NASA JPL 2010-078 - 2010 March 04
Planetary scientists have been puzzling for years over the honeycomb patterns and flat valleys with squiggly edges evident in radar images of Saturn's moon Titan. Now, working with a "volunteer researcher" who has put his own spin on data from NASA's Cassini spacecraft, they have found some recognizable analogies to a type of spectacular terrain on Earth known as karst topography. A poster session today, Thursday, March 4, at the Lunar and Planetary Science Conference in The Woodlands, Texas, displays their work.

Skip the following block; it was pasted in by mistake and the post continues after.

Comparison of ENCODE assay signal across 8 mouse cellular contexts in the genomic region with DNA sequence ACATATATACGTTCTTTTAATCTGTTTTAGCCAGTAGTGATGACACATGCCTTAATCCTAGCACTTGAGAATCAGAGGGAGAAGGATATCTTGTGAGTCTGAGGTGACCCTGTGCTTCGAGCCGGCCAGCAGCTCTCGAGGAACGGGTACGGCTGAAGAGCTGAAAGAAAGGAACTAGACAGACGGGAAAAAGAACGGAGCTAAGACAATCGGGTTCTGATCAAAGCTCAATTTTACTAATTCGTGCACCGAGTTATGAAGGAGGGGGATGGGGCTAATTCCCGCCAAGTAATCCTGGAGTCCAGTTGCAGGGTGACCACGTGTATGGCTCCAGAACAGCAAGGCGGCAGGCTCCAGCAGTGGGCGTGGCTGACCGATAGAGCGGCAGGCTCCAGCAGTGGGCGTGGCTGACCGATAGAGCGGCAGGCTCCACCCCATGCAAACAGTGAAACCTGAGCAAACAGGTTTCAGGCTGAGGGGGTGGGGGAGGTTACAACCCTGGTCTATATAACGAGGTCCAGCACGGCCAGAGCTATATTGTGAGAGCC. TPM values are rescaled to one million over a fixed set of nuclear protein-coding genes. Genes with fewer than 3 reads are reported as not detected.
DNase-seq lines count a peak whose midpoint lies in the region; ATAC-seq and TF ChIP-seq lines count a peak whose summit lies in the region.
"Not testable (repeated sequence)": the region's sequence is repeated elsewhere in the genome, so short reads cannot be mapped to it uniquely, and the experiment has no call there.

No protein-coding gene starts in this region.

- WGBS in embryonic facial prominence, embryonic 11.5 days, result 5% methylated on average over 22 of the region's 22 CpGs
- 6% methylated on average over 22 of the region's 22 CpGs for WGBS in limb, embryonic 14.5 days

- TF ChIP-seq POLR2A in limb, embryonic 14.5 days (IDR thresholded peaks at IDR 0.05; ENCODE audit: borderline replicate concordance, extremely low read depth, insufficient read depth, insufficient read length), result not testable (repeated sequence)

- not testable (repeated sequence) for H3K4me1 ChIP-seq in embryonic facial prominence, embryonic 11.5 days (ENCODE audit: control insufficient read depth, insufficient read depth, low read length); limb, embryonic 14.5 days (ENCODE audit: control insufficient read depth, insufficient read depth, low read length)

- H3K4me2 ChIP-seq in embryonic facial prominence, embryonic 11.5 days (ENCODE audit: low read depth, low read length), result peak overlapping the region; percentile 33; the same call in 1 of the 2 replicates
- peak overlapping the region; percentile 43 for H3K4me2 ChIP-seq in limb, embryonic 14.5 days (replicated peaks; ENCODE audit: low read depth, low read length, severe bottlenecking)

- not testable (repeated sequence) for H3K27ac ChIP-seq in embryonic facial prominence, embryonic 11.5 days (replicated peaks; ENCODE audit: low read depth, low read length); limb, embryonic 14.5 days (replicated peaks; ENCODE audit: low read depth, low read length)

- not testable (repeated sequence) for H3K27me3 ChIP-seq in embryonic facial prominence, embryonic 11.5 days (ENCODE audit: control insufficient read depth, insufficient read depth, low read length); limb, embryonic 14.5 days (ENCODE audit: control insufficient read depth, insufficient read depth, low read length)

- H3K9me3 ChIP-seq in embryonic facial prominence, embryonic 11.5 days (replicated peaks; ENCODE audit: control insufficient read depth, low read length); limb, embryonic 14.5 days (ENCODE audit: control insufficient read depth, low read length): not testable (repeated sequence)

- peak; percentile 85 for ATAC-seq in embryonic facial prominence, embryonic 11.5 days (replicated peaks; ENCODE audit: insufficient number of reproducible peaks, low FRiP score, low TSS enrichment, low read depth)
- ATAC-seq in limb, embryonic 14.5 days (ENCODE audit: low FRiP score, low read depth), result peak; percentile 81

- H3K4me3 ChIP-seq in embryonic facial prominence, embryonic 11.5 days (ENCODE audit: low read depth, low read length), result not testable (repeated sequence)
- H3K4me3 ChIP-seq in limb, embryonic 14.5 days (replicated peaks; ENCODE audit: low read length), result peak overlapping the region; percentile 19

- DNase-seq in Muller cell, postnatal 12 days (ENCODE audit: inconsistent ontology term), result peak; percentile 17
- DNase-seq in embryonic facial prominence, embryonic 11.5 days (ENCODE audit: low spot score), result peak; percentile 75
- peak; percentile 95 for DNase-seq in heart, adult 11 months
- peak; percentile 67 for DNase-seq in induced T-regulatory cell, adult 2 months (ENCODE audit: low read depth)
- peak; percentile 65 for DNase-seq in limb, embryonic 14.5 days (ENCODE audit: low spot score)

This artistic interpretation of the Sikun Labyrinthus area on Saturn's moon Titan is based on radar and imaging data from NASA's
Cassini spacecraft and the descent imaging and spectral radiometer on the European Space Agency's Huygens probe. The relative
elevations are speculative and organized around the assumption that fluids are flowing downhill.
(NASA/JPL/ESA/SSI and M. Malaska/B. Jonsson)
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